Boone Divorce and Family Law Attorneys
Helping North Carolina families protect what matters most
When facing the prospect of divorce, you likely have many questions. Spousal support, child support, division of property – all of these matters can feel daunting, and for good reason. Even a short-lived marriage can have many legal issues to work through, and an experienced attorney can provide much needed peace of mind.
The Boone family law attorneys at Epperson Law Group, PLLC have decades of experience working with clients just like you. If you’re considering filing for divorce or feel divorce is on the horizon, you may not know where to begin. We’re here to help you navigate the process and provide knowledgeable guidance – keeping your best interests in mind. Don’t hesitate to contact us today. Our attorneys can help with military divorce matters as well.
What are grounds for divorce in North Carolina?
North Carolina is a no-fault divorce state, which means that either spouse can bring forth an action to end the marriage, and they don’t have to prove that the other spouse did anything wrong. Typically, you can just state “irreconcilable differences.”
In more specific terms, this is called an Absolute Divorce, and there are technically two grounds.
On rare occasions the court can grant a divorce on the grounds of incurable insanity if a couple has lived separately and apart for three years due to the incurable insanity of one spouse. This typically requires expert testimony from accredited doctors and psychiatrists.
More commonly, the courts grant a divorce after separation for one year. Either spouse may file for divorce if:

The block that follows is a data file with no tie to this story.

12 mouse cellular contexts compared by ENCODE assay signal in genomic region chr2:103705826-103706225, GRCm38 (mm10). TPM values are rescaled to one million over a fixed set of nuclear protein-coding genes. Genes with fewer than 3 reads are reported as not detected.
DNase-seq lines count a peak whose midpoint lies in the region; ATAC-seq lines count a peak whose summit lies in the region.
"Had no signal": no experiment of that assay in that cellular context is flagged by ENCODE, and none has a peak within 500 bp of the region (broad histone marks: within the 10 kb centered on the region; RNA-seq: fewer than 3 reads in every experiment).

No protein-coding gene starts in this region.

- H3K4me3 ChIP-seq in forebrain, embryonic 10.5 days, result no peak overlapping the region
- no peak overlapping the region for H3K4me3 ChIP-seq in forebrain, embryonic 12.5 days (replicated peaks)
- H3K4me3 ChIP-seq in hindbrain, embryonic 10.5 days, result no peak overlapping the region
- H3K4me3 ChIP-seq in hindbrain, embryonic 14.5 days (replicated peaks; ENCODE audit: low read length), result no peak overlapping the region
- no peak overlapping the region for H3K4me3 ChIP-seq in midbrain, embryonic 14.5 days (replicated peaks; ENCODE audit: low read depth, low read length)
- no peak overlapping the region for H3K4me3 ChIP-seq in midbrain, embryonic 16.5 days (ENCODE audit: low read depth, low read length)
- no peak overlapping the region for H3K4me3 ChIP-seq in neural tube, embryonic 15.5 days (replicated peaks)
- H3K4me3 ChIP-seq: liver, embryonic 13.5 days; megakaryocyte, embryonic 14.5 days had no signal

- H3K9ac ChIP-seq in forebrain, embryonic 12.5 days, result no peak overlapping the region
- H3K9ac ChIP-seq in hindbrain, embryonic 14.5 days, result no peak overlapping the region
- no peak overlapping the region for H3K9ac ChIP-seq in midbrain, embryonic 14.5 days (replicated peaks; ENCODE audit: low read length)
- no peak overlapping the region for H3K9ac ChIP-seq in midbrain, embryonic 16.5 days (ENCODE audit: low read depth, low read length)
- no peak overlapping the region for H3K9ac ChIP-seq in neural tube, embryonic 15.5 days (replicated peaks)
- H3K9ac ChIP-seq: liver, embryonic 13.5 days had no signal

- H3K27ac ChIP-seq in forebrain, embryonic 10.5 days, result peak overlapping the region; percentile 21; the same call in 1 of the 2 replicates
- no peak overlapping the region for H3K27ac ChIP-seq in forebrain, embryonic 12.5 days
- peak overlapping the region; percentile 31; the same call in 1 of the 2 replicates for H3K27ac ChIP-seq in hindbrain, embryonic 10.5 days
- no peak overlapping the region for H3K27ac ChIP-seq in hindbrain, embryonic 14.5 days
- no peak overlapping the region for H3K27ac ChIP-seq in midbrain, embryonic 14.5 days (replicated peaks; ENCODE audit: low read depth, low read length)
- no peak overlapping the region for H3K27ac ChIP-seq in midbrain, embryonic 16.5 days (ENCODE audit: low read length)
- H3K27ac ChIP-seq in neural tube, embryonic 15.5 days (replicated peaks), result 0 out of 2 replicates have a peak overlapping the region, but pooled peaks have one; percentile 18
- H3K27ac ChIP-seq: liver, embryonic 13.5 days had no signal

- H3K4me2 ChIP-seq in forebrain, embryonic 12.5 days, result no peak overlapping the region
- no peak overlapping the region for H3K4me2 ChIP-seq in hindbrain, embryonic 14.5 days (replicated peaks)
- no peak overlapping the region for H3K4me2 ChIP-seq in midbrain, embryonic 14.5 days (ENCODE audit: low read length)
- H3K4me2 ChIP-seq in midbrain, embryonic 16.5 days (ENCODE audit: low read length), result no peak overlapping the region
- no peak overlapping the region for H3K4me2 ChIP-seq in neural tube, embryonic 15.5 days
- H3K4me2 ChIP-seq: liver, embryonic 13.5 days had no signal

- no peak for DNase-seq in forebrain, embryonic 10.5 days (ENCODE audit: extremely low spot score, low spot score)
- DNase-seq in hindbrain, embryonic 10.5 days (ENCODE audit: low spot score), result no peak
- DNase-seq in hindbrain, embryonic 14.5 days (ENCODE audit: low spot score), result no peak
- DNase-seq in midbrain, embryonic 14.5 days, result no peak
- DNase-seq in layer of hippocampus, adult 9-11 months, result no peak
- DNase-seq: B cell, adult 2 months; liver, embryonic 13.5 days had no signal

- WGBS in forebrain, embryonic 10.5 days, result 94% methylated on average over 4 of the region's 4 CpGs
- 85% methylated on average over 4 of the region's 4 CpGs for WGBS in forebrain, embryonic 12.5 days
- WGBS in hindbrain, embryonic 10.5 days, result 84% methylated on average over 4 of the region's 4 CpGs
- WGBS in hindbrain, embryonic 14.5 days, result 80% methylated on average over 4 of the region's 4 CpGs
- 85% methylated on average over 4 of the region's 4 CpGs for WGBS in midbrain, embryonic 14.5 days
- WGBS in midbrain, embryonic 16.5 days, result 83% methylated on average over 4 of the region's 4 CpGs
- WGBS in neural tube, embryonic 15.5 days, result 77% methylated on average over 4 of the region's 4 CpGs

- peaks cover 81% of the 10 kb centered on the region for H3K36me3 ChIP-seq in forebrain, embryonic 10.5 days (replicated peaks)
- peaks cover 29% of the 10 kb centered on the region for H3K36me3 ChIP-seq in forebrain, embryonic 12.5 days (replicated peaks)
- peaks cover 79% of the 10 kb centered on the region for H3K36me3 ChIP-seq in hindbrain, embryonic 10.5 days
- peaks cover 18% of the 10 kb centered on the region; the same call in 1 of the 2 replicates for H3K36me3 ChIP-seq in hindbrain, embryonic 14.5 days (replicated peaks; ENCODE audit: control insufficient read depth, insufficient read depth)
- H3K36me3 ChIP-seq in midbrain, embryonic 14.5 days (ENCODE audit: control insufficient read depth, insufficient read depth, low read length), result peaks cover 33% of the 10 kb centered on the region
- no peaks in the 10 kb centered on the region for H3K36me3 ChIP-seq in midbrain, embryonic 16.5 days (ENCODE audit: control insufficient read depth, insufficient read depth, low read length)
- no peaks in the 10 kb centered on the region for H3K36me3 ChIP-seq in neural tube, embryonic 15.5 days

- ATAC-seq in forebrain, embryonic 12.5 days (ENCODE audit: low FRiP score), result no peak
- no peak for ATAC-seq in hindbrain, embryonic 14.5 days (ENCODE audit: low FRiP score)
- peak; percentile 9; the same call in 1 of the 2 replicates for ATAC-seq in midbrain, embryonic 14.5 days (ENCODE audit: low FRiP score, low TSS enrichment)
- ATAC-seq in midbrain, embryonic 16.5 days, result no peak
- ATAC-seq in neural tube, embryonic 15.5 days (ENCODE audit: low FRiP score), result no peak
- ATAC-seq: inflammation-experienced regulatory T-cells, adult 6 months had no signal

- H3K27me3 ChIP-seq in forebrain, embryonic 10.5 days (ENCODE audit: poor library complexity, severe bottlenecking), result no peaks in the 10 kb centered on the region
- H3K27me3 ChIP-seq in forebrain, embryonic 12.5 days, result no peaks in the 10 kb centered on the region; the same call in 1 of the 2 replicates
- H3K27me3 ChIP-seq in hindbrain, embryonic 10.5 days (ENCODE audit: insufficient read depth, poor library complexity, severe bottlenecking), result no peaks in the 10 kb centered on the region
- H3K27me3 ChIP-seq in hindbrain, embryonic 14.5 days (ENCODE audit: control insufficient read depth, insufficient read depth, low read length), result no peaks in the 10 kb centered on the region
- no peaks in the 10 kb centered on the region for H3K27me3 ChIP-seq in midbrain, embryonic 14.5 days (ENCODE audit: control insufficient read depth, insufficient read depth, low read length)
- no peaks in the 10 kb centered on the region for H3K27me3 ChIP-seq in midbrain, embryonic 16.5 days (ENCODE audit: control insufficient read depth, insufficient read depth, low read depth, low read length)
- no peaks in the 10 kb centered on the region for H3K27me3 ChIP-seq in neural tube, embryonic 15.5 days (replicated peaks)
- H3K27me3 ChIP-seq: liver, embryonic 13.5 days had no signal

- The couple has lived in separate residences for one year
- One of the spouses has been a resident of North Carolina for at least six months prior to filing for divorce
- The couple is no longer engaging in regular sexual activity
It’s important to note that North Carolina is unique from many other states in that it does not consider separate bedrooms or separate areas of the house to be a separation.
What is a “divorce from bed and board?”
Although it’s true that North Carolina is a no-fault divorce state, there is an exception. Under N.C. General Statutes Chapter 50-7, a divorce from bed and board is like a court-ordered separation.
Typically, these are only ordered when one spouse won’t enter a separation agreement. A divorce from bed and board is fault-based and, per the statute, the complaining spouse must prove they’ve been injured under one of the following grounds:
- Abandons their family
- Maliciously turns the other out of doors
- By cruel or barbarous treatment endangers the life of the other
- Offers such indignities to the other as to render their condition intolerable and life burdensome
- Becomes an excessive user of alcohol or drugs so as to render the condition of the other spouse intolerable and the life of that spouse burdensome
- Commits adultery
If you have any questions about divorce from bed and board, our Boone divorce attorneys are happy to consult with you.
Who gets child custody in my Boone divorce?
We know that your child’s well being is first and foremost on your mind during your separation and divorce. It’s our priority too. The North Carolina courts give no preference to either spouse when making decisions about child custody – only the best interests of the child are taken into consideration.
The courts break down child custody matters into two categories. Legal custody gives one or both parents the right to make legal and life decisions for the child, including things like medical decisions, education, religion and general welfare. Physical custody is where the child will reside and live the majority of each year.